HOPE

How to create a menstrual friendly workplace

No one works to the best of their ability if their basic needs are not met in the workplace.

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Menstruation is a physiological process and is experienced by at least 50% of the population. There a few basic things that management should think about when designing and setting up the workspace for their team. We’ve pulled together our top tips as a starting point, but it is worth asking the team you work with for their input where possible.

Office facilities

When menstruating, it is essential to have regular access to toilets. If possible, this should be close to the workspace to minimise disruption and give easy access. Menstrual cups are becoming more popular as an environmentally friendly way to manage menstrual loss. These devices require washing and a self-contained toilet with a sink is ideal. If designing new facilities, perhaps unisex cubicles with sink would meet needs better than separate male/female units. Specialised disposal bins are necessary for pad/tampon disposal. Fab little bag are a company that make biodegradable disposal bags for pads and tampons. This may help smaller employers to create a menstrual friendly workplace. Many offices/schools/institutions are now providing free pads and tampons in their toilet facilities. Menstruation can occur irregularly, meaning people can be caught out. You could consider providing these or encourage a take/donate scheme.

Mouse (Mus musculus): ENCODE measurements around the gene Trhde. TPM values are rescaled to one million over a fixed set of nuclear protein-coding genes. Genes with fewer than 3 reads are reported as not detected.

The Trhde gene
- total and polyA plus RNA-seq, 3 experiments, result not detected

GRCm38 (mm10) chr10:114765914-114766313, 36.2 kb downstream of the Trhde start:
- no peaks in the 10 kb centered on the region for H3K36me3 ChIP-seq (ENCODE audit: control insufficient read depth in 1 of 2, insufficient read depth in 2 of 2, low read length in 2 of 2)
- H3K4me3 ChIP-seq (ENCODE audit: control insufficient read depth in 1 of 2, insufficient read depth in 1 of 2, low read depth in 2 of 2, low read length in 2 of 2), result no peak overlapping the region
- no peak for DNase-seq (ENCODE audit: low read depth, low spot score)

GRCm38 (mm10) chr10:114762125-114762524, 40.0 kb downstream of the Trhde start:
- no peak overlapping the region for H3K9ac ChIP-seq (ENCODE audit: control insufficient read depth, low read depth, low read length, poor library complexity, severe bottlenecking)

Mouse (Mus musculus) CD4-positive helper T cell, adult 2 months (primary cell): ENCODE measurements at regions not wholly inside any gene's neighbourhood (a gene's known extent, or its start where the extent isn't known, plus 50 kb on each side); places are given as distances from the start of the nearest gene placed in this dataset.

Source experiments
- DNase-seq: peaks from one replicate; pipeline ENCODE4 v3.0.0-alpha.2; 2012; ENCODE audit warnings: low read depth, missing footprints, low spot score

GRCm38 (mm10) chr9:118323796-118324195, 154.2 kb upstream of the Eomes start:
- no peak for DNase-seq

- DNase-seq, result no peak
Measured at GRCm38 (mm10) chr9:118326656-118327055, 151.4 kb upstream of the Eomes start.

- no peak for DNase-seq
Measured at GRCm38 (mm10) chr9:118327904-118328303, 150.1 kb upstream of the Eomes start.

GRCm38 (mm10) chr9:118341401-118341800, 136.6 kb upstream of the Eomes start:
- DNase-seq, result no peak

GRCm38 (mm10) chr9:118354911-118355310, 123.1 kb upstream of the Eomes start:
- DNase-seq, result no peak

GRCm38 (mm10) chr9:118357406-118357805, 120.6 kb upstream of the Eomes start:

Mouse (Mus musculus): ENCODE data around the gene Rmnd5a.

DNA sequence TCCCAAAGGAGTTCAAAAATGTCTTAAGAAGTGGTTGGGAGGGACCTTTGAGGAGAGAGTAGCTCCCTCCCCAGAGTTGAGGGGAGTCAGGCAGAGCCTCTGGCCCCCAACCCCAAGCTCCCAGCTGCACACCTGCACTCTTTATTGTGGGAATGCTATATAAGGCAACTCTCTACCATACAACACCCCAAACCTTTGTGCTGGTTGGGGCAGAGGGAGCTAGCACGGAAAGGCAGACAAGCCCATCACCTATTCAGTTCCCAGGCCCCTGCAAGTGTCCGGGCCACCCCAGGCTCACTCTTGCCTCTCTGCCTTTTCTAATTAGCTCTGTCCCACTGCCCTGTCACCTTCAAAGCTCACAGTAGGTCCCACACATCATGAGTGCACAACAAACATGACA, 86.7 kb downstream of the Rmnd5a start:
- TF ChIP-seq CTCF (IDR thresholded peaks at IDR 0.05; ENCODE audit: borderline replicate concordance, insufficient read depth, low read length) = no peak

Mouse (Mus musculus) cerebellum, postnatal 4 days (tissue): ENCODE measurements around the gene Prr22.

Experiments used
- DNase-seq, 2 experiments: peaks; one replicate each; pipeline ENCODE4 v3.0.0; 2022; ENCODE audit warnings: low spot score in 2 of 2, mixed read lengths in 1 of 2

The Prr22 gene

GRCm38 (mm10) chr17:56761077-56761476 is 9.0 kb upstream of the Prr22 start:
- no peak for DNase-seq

Office décor

Menstrual blood loss can occasionally be so heavy that it floods through any protection worn. This can be very embarrassing and is made much better if darker chair fabrics with wipe clean surfaces are available. When choosing fabric for the office, consider the impact on those who menstruate along with other factors.

Uniforms

Again, darker fabrics for trousers/skirts are more forgiving for people who are menstruating. Body temperature can also change throughout the menstrual cycle so breathable is best. This is also a big consideration for those experiencing menopausal symptoms. Providing a locker space in which to keep a spare uniform is also very useful.

Flexible working

If possible, flexible working can be very helpful for those experiencing menstrual difficulties. Working from home can improve productivity as many symptoms can be managed in a familiar environment with access to toilets, hot water bottles, analgesia etc. Flexibility with breaks where possible can also aid productivity.

Access to healthcare

If you are a large company, it may be worth considering having an onsite health clinic available for staff. This would allow people to attend for routine screening appointments and improve gynaecological health and wellbeing. This is likely to reduce work absence and increase productivity for the company.

 

https://www.cost-ofliving.net/her-bloody-project-managing-menstruation-at-work/

https://endometriosis-uk.org/sites/default/files/files/Endometriosis.pdf